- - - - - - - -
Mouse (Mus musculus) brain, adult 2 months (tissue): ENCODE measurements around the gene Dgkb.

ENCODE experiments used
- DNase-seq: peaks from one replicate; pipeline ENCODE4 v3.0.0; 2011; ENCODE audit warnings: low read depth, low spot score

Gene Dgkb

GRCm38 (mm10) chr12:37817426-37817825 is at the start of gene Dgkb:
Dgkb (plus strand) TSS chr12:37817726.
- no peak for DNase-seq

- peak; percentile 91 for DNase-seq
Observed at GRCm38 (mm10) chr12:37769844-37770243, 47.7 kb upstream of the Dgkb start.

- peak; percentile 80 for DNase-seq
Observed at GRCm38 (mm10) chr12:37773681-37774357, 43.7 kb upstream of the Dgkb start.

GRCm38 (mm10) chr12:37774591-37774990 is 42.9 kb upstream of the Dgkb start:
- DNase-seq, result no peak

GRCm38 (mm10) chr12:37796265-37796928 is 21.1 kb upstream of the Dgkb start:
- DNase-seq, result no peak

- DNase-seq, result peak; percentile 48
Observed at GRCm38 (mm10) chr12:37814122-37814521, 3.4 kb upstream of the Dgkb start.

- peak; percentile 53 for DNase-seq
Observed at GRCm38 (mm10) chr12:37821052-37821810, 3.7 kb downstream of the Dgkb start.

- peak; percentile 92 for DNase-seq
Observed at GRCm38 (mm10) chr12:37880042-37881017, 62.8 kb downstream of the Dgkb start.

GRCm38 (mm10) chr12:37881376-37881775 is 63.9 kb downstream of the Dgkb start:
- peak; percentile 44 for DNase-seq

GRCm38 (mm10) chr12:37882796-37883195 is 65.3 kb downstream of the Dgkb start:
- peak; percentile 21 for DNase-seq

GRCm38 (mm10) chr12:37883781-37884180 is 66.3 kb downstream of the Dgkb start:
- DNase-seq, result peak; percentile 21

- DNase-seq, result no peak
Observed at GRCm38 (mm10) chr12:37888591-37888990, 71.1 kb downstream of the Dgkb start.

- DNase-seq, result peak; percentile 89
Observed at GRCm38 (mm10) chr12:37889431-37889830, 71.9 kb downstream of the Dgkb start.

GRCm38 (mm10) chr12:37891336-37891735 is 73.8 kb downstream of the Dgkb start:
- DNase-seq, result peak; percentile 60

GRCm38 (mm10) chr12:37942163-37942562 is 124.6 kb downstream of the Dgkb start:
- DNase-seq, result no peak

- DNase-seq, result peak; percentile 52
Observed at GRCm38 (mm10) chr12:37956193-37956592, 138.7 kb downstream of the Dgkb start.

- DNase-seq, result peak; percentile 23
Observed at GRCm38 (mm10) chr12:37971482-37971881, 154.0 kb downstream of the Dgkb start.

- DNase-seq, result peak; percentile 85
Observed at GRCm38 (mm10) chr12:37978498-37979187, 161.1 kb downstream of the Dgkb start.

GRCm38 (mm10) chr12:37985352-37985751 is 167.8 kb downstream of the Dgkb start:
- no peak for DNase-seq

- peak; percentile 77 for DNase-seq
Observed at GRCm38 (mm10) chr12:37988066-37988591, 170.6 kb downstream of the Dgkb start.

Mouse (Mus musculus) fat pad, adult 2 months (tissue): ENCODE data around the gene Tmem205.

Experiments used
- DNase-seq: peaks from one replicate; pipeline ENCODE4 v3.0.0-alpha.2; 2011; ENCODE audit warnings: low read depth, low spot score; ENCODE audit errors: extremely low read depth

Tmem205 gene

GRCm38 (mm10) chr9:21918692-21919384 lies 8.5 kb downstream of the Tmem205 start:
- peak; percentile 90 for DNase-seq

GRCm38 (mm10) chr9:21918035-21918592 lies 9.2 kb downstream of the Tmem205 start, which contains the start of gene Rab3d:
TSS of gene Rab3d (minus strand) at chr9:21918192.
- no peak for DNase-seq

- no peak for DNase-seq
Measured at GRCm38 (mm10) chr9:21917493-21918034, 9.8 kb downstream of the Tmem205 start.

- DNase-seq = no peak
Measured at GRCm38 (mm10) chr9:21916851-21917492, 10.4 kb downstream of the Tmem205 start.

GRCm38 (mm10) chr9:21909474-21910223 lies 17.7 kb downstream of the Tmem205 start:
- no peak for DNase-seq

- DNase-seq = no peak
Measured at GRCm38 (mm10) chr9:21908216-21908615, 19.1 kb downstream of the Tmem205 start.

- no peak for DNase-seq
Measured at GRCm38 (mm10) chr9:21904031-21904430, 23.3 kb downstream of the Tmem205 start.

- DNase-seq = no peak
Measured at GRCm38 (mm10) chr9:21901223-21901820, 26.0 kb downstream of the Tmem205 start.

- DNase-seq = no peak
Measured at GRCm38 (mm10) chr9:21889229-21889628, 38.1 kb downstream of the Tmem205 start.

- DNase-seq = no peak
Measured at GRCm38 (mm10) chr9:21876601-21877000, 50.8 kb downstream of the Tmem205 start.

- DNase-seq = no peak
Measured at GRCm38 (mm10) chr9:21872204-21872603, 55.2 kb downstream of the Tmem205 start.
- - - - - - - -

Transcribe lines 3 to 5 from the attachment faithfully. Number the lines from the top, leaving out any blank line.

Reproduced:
- DNase-seq: peaks from one replicate; pipeline ENCODE4 v3.0.0; 2011; ENCODE audit warnings: low read depth, low spot score

Gene Dgkb

GRCm38 (mm10) chr12:37817426-37817825 is at the start of gene Dgkb: